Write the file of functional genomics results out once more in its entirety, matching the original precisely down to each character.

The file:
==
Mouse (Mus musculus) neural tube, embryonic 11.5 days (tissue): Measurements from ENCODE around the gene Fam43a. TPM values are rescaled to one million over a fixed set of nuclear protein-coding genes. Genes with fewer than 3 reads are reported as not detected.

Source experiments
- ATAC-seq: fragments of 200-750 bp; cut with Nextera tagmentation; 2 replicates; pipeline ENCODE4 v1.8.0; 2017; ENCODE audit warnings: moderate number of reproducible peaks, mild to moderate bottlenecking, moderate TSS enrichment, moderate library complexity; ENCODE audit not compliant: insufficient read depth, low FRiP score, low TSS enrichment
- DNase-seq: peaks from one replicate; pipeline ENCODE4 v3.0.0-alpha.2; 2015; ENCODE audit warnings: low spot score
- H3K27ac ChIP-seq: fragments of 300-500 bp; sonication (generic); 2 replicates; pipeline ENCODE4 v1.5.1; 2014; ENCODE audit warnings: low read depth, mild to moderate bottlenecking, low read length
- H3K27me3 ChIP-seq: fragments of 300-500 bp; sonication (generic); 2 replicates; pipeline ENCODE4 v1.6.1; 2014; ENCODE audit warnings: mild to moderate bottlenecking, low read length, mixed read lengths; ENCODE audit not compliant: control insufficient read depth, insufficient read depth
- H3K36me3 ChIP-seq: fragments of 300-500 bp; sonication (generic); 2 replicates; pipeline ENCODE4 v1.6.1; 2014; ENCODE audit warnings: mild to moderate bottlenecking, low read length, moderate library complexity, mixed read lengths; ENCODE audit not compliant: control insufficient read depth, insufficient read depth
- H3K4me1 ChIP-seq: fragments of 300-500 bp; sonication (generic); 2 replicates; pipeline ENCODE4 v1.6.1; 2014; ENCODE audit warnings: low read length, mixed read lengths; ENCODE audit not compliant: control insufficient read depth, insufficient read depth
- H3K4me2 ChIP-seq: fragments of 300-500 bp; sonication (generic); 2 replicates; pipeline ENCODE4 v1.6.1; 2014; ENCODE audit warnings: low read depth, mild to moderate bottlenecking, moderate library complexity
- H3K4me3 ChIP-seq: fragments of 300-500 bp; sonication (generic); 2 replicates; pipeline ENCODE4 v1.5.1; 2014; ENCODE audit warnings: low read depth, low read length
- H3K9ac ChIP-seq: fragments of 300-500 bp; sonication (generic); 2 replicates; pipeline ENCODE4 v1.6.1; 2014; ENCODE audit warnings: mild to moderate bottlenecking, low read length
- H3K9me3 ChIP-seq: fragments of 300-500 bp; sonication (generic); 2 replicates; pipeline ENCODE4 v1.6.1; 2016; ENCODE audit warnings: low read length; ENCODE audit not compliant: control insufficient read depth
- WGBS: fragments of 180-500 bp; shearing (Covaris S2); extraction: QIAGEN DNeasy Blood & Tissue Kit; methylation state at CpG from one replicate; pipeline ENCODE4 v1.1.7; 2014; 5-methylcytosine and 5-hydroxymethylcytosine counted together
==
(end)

Mouse (Mus musculus) neural tube, embryonic 11.5 days (tissue): Measurements from ENCODE around the gene Fam43a. TPM values are rescaled to one million over a fixed set of nuclear protein-coding genes. Genes with fewer than 3 reads are reported as not detected.

Source experiments
- ATAC-seq: fragments of 200-750 bp; cut with Nextera tagmentation; 2 replicates; pipeline ENCODE4 v1.8.0; 2017; ENCODE audit warnings: moderate number of reproducible peaks, mild to moderate bottlenecking, moderate TSS enrichment, moderate library complexity; ENCODE audit not compliant: insufficient read depth, low FRiP score, low TSS enrichment
- DNase-seq: peaks from one replicate; pipeline ENCODE4 v3.0.0-alpha.2; 2015; ENCODE audit warnings: low spot score
- H3K27ac ChIP-seq: fragments of 300-500 bp; sonication (generic); 2 replicates; pipeline ENCODE4 v1.5.1; 2014; ENCODE audit warnings: low read depth, mild to moderate bottlenecking, low read length
- H3K27me3 ChIP-seq: fragments of 300-500 bp; sonication (generic); 2 replicates; pipeline ENCODE4 v1.6.1; 2014; ENCODE audit warnings: mild to moderate bottlenecking, low read length, mixed read lengths; ENCODE audit not compliant: control insufficient read depth, insufficient read depth
- H3K36me3 ChIP-seq: fragments of 300-500 bp; sonication (generic); 2 replicates; pipeline ENCODE4 v1.6.1; 2014; ENCODE audit warnings: mild to moderate bottlenecking, low read length, moderate library complexity, mixed read lengths; ENCODE audit not compliant: control insufficient read depth, insufficient read depth
- H3K4me1 ChIP-seq: fragments of 300-500 bp; sonication (generic); 2 replicates; pipeline ENCODE4 v1.6.1; 2014; ENCODE audit warnings: low read length, mixed read lengths; ENCODE audit not compliant: control insufficient read depth, insufficient read depth
- H3K4me2 ChIP-seq: fragments of 300-500 bp; sonication (generic); 2 replicates; pipeline ENCODE4 v1.6.1; 2014; ENCODE audit warnings: low read depth, mild to moderate bottlenecking, moderate library complexity
- H3K4me3 ChIP-seq: fragments of 300-500 bp; sonication (generic); 2 replicates; pipeline ENCODE4 v1.5.1; 2014; ENCODE audit warnings: low read depth, low read length
- H3K9ac ChIP-seq: fragments of 300-500 bp; sonication (generic); 2 replicates; pipeline ENCODE4 v1.6.1; 2014; ENCODE audit warnings: mild to moderate bottlenecking, low read length
- H3K9me3 ChIP-seq: fragments of 300-500 bp; sonication (generic); 2 replicates; pipeline ENCODE4 v1.6.1; 2016; ENCODE audit warnings: low read length; ENCODE audit not compliant: control insufficient read depth
- WGBS: fragments of 180-500 bp; shearing (Covaris S2); extraction: QIAGEN DNeasy Blood & Tissue Kit; methylation state at CpG from one replicate; pipeline ENCODE4 v1.1.7; 2014; 5-methylcytosine and 5-hydroxymethylcytosine counted together